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Thread: [SOLVED] Evaluating residues

  1. #1
    Member Haven's Avatar
    Jul 2009

    [SOLVED] Evaluating residues

    I'm having troubles evaluating this improper integral
    Show: \int_0^{\infty} \frac{1}{x^3+1} dx = \frac{2\pi}{3\sqrt{3}} using residues and a closed contour.

    So, i used a closed contour C that only contains the singularity z= e^{\frac{i\pi}{3}}. I let R be the radius of the contour and I let R tend to infinity

    So, C = C_{+} + C_{R} + C_{\frac{2\pi}{3}}
    where C_{+} = \{z=r: 0<r<R, 1<R<\infty \}
    C_{R} = \{ z = Re^{i\theta}: 0\leq\theta\leq\frac{2\pi}{3}, 1<R<\infty \}
    C_{\frac{2\pi}{3}} = \{z = re^{\frac{i\pi}{3}}: 0<r<R, 1<R<\infty \}

    I let I = \lim_{R\to\infty}{\int_0^{R} \frac{1}{z^3 +1}dz}, I_{R} = \int_{C_R}\frac{1}{z^3 +1}dz, I_{\frac{2\pi}{3}} = \int_{C_{\frac{2\pi}{3}}}\frac{1}{z^3 +1}dz

    By Integral theorems, I get I_{R} = 0 as R\to\infty and I_{\frac{2\pi}{3}} =  - e^{\frac{i\pi}{3}}* I

    By the Cauchy Residue Theorem, I get
    (1 - e^{\frac{i\pi}{3}})* I = 2\pi i{Res}_{z=e^{\frac{i\pi}{3}}} \frac{1}{z^3+1}  = 2\pi  i\lim_{z\to e^{\frac{i\pi}{3}}} ((1 - e^{\frac{i\pi}{3}})\frac{1}{z^3+1})

    but I can't get the answer to evaluate. I just wanna know if there is something I'm missing in complex arithmetic, or is it my set-up that is wrong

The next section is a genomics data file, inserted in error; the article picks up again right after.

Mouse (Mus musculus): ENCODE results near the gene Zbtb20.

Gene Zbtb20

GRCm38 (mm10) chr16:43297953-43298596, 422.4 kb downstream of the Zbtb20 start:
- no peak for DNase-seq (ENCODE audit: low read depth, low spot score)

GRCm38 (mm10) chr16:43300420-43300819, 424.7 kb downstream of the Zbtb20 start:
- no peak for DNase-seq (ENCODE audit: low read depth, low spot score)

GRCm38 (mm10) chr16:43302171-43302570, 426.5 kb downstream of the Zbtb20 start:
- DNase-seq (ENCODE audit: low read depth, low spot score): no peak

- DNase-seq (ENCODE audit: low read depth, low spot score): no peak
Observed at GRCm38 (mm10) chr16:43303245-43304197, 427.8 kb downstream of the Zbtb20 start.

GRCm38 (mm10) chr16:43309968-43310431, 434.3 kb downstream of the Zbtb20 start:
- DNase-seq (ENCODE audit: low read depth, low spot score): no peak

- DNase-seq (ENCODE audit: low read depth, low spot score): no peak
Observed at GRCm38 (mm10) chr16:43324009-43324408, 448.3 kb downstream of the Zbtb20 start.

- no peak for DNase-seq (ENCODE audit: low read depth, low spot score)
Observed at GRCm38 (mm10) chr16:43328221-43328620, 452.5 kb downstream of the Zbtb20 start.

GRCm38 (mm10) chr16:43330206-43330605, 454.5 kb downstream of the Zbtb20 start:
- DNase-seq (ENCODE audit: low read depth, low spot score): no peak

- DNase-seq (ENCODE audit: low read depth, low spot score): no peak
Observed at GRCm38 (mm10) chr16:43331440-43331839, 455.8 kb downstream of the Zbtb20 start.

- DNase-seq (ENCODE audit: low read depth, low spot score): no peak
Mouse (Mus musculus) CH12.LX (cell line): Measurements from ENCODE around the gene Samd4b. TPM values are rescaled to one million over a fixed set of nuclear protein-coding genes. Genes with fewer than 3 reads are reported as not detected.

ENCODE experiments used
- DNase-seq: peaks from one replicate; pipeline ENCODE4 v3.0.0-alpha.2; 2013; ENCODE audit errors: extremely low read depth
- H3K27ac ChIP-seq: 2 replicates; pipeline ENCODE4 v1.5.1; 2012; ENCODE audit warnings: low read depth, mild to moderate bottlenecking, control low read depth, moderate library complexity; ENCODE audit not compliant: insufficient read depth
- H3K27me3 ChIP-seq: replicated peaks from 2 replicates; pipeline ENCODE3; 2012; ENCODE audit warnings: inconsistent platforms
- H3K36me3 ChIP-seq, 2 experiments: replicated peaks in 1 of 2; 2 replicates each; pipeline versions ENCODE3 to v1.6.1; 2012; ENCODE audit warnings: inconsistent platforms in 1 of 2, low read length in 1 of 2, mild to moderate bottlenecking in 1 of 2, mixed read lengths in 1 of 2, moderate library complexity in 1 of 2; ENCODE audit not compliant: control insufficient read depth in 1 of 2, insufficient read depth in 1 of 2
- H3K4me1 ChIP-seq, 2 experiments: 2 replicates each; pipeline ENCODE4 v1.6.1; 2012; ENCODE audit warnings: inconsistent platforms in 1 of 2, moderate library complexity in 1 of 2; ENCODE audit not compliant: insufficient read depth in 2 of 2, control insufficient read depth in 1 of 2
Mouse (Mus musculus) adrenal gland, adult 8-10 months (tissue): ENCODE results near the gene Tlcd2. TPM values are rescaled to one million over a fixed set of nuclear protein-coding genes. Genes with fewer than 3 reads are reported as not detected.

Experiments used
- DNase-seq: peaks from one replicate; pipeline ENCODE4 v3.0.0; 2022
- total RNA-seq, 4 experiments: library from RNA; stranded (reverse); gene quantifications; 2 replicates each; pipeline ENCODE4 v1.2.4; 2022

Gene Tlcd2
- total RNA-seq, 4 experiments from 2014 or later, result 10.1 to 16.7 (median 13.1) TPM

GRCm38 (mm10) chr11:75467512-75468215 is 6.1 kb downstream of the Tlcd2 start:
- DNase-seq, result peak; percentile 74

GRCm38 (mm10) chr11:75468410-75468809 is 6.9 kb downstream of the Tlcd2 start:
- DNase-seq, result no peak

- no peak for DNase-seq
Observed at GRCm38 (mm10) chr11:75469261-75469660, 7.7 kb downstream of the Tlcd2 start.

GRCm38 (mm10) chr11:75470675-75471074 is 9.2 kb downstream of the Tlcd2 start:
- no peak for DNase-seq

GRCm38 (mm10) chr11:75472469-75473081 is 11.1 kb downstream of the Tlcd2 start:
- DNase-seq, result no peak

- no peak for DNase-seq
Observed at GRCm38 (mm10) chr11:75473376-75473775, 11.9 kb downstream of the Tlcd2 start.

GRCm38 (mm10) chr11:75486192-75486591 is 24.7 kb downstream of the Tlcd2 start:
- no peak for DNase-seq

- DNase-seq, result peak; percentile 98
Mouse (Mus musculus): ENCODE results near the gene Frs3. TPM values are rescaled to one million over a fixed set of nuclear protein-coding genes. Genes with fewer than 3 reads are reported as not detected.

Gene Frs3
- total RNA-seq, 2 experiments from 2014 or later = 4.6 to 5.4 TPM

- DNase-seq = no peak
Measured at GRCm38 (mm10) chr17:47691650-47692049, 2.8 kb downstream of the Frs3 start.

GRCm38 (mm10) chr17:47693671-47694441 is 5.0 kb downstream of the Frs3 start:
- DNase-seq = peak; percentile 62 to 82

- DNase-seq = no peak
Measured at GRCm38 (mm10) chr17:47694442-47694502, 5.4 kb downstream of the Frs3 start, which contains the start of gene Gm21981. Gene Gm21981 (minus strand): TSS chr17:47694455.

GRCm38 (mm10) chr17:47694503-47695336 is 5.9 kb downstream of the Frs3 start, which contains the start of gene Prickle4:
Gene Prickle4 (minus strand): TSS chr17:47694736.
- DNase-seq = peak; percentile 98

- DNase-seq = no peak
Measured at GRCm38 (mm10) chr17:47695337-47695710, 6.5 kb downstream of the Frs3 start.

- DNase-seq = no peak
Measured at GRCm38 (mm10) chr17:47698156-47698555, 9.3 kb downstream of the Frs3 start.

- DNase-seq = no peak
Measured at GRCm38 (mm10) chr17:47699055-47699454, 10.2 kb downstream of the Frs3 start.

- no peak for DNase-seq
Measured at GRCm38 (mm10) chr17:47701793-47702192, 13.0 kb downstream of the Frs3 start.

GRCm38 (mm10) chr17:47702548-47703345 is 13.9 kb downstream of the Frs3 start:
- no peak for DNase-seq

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  2. #2
    Super Member
    Jan 2009
    <br />
I_{\frac{2\pi}{3}} = - e^{\frac{i\pi}{3}}* I<br />

    I am confused here . isn't it  - e^{\frac{2\pi i}{3} } I ?

    and also consider the residue

     Res_{z = e^{\frac{\pi i}{3}} } \left (\frac{1}{z^3 + 1} \right )

     = \lim_{z \to e^{\frac{\pi i}{3}} } ( z - e^{\frac{\pi i}{3}} )\cdot  \left (\frac{1}{z^3 + 1} \right  )

    Use L'hospital to finish it

    Here is my attempt

     (1 - e^{\frac{2\pi i}{3} })I = 2\pi i \frac{1}{3z^2} |_{z = e^{\frac{\pi i}{3}} } = \frac{2\pi i e^{\frac{\pi i}{3}}}{-3}

     e^{\frac{\pi i}{3}} ( -2i \sin( \frac{\pi}{3} )) I = - \frac{2\pi i }{3} \cdot e^{\frac{\pi i}{3}}

     \frac{\sqrt{3}}{2} I = \frac{\pi}{3}

     I = \frac{2\pi}{3\sqrt{3}}
    Last edited by simplependulum; Dec 6th 2009 at 11:35 PM.
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  3. #3
    Super Member
    Aug 2008
    That all looks right to me. So then, when you bring everything to one side and calculate the residue, I get:

    \int_0^{\infty} \frac{1}{1+x^3}dx=\frac{2\pi i}{(1+e^{\pi i/3})(e^{\pi i/3}-e^{-\pi i/3})(1-e^{2\pi i/3})}

    Not sure about the easiest way to evaluate that by hand, but I just reduced it to a+bi format and got as one step:

    \frac{2\pi i}{\sqrt{3}i(3/2+\sqrt{3}/2 i)(3/2-\sqrt{3}/2 i)}

    which eventually reduces down to \frac{2\pi}{3\sqrt{3}}.
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